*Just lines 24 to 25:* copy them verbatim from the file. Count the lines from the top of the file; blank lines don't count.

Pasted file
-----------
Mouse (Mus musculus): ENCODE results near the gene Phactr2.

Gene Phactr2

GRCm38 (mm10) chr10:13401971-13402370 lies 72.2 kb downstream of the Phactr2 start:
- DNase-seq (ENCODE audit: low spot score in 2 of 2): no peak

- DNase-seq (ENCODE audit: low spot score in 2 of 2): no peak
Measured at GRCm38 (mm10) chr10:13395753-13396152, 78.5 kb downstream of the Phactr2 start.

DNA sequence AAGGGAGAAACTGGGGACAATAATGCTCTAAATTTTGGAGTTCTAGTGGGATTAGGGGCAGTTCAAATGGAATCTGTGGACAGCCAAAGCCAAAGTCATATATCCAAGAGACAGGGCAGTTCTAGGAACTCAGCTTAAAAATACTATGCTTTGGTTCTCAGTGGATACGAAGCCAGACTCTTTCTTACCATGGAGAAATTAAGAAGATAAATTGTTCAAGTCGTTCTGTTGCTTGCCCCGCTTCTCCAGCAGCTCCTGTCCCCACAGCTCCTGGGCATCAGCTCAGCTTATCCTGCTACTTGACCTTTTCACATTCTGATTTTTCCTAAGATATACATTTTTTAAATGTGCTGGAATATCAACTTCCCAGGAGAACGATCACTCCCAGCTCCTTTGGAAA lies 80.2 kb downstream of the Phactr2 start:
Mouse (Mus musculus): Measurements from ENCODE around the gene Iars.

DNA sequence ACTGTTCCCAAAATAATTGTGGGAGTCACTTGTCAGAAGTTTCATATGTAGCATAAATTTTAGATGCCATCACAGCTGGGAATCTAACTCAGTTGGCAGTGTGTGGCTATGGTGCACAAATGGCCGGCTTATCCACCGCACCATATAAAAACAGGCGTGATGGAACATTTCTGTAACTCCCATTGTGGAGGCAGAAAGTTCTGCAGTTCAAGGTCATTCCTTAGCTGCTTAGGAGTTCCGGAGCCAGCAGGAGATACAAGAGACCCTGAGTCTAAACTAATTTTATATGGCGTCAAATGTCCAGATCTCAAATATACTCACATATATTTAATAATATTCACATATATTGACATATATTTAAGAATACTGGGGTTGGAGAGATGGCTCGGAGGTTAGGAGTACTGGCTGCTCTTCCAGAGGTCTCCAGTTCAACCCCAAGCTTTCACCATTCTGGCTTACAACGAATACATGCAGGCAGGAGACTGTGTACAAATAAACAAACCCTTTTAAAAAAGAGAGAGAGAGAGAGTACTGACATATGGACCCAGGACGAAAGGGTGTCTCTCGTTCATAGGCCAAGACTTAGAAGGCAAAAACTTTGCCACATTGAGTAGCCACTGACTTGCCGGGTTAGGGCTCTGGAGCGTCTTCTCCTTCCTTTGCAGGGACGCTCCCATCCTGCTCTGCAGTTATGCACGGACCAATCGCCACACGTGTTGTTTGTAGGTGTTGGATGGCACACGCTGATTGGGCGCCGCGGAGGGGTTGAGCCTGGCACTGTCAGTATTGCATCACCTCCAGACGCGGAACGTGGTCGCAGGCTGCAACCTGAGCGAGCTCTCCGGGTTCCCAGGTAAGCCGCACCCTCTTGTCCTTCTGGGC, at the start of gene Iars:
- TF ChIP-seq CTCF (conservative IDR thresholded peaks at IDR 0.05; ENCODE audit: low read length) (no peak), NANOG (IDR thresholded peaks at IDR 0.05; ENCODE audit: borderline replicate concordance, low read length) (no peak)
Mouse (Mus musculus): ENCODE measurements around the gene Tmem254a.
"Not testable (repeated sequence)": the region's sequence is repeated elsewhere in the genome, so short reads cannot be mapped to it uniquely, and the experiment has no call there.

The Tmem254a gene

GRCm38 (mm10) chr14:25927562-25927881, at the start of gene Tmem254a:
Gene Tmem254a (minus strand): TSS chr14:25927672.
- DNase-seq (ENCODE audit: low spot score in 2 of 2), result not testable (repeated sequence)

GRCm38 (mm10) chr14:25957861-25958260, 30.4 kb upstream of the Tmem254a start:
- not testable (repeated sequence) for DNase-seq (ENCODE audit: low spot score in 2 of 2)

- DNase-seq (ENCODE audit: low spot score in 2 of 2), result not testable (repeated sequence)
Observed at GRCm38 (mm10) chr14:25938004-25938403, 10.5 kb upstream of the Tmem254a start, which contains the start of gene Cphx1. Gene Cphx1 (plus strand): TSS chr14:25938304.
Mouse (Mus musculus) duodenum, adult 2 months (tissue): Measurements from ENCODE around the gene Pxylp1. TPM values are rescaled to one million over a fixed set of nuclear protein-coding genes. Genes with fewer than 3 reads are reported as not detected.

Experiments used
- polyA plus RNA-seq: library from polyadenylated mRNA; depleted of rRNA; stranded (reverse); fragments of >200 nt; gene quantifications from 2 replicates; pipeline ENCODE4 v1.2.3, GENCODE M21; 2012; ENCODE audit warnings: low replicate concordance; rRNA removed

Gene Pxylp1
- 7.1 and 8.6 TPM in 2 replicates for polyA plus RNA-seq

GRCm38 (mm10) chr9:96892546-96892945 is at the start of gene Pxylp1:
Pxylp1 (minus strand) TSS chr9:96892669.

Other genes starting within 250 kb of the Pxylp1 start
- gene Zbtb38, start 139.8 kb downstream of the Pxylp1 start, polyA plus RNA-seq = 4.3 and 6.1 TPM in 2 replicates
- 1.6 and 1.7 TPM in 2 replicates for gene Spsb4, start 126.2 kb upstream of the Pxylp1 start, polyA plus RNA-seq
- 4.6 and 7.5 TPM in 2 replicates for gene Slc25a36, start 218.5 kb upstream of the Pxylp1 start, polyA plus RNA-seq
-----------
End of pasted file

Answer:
Gene Pxylp1
- 7.1 and 8.6 TPM in 2 replicates for polyA plus RNA-seq